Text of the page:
The application of this PCR protocol to a limited number of clinical samples shows the potential of this assay for large-scale screening. The OTN PCR described here is relatively inexpensive, costing half as much as standard nested PCR, and uses detection equipment required for enzyme-linked immunosorbent assays (ELISAs) which are already available in many laboratories throughout the world, including those in developing countries.

Acknowledgment. We would like to thank Dr. Thomas Chiang, Dr. Qadccr Ehsan and Mr. Mustafa Khan for collection of samples; Dr. Peter Godfrey-Faussett for providing DNA samples from different mycobacterial species, and Dr. John Rayncs for help with the statistical analysis of the data. Sincere thanks are also expressed to Dr. Sebastian Lucas for histological classification of patients and to Dr. Hazel Dockrcll for coordinating the study. This investigation received financial support from LEPRA, ODA and the UNDP/ World Bank/WHO Special Programme for Research and Training (TDR).



1. CHOU, Q., RUSSELL, M., BIRCH, D. E., RAYMOND, J. and BLOCH, W. Prevention of pre-PCR mispriming and primer dimcrization improves lowcopy-number amplifications. Nucleic Acids Res. 20(1992)1717-1723.

2. CLARK-CURTISS, J. E. and DOCHERTY, M. A. A species-specific repetitive sequence in Mycobacterium leprae DNA. J. Infect. Dis. 159(1989)7-15.

3. COLSTON , M . J. Application of the thymcctomized-irradiated mouse to the detection of persisting Mycobacterium leprae. Int. J. Lepr. 55(1987) 859-863.

4. CONSTANT-DESPORTES, M., GUELPA-LAURAS, C, CAROLINA, J., LEOTURE, A., GROSSET, J.-H. and SANSARRICQ, H. A case of relapse with drug-susceptible M. leprae after multidrug therapy. Int. J. Lepr. 59(1991)242-247.

5. DE WIT, M. Y. L., FABER, W. R., KRIEG, S. R., DOUGLAS, J. T., LUCAS, S. B., MONTREEWASUWAT, N., PATTYN, S. R., HUSSAIN, R., PONNIGHAUS, J. M., HARTSKEERL, R. A. and KLATSER, P. R. Application of a polymerase chain reaction for the detection of Mycobacterium leprae in skin tissues. J. Clin. Microbiol. 29(1991)906-910.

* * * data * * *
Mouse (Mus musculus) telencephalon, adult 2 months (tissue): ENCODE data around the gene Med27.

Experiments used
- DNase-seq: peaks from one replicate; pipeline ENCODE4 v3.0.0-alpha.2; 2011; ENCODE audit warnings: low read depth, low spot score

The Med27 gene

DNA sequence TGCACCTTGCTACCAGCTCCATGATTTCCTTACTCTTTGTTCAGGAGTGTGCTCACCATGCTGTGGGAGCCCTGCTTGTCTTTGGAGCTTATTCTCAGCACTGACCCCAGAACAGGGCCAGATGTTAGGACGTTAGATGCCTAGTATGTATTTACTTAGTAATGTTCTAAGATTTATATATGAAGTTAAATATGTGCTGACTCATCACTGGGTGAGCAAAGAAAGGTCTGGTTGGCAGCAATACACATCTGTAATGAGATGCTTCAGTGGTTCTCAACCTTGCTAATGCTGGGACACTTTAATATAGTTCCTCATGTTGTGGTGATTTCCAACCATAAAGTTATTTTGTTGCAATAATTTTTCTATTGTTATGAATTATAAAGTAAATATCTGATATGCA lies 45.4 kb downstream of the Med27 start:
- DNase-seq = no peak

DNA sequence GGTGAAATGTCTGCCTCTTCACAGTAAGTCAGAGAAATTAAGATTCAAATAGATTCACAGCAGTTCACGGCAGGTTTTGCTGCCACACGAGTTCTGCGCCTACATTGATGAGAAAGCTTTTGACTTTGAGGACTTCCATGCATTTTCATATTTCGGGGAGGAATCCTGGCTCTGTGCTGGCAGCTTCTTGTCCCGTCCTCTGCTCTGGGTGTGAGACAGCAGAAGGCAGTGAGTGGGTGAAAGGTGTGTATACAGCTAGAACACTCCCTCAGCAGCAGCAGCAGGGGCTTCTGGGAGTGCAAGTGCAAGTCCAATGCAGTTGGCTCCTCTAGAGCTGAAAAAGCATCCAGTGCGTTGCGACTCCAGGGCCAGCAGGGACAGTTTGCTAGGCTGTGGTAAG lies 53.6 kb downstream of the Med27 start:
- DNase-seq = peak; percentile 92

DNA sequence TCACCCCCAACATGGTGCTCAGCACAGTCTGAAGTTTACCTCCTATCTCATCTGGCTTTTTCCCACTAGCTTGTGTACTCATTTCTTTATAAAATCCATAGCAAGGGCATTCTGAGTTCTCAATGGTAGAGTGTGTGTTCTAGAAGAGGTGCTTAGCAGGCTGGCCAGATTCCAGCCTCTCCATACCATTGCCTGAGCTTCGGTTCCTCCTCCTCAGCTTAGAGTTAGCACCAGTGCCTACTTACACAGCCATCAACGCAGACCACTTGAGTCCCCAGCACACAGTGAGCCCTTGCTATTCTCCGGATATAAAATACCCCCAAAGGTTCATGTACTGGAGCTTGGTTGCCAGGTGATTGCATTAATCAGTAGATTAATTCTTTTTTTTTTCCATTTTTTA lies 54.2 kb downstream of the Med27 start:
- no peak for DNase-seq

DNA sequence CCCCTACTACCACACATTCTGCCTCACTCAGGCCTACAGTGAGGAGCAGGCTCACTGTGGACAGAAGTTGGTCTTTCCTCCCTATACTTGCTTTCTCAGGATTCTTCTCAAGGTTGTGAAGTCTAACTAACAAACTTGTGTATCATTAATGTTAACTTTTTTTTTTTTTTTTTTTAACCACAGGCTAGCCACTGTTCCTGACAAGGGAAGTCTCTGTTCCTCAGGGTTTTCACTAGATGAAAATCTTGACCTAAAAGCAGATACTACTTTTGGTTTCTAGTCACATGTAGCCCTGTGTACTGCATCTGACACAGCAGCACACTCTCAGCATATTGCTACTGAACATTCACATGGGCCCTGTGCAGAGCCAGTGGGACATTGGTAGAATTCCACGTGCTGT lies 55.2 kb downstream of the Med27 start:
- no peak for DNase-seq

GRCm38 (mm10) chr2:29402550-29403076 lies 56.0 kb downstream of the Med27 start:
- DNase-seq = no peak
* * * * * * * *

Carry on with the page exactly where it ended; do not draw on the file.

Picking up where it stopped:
6. FANDINHO, F. C. O., SALEM, J. I., GONTUO-FILHO, P. F., MAROJA, M . F. and DAVID, H. L. Mycobacterial flora of the skin in leprosy. Int. J. Lepr. 59(1991)569-575.

7. HACKEL, C, HOWARD, S., PORTAELS, F., VAN EL-SEN, A., HERZOG, A. and BOLLEN, A. Specific identification of Mycobacterium leprae by the polymerase chain reaction. Mol. Cell Probes 4(1990)205-210.

8. HARTSKEERL, R. A., DE WIT, M. Y. L. and KLATSER , P. R. Polymerase chain reaction for the detection of M. leprae. J. Gen. Microbiol. 135(1989)2357-2364.

9. JAMIL, S., KEER, J. T., LUCAS, S. B., DOCKRELL, H.CHIANG, T. J., HUSSAIN, R. and STOKER, N. Use of polymerase chain reaction to assess efficacy of leprosy chemotherapy. Lancet 342(1993)264-268.

10. KEMP, D. J., CHURCHILL, M. J., SMITH, D. B., BIGGS, B. A., FOOTE, S. J., PETERSON, M. G., SAMARAS, N., DEACON, N. J. and DOHERTY, R. Simplified colori metric analysis of polymerase chain reactions: detection of HIV sequences in AIDS patients. Gene 94(1990)223-228.

11. PATTYN, S. R., URSI, D., LEVEN, M., RAES, V. and JAMET , P. Polymerase chain reaction amplifying DNA coding for species-specific rRNA of Mycobacterium leprae. Int. J. Lepr. 60(1992)234-243.

12. PLIKAYTIS, B. B., GELBER, R. H. and SHINNICK, T. M. Rapid and sensitive detection of Mycobacterium leprae using the nested-primer gene amplification assay. J. Clin. Microbiol. 28(1990) 1913-1917.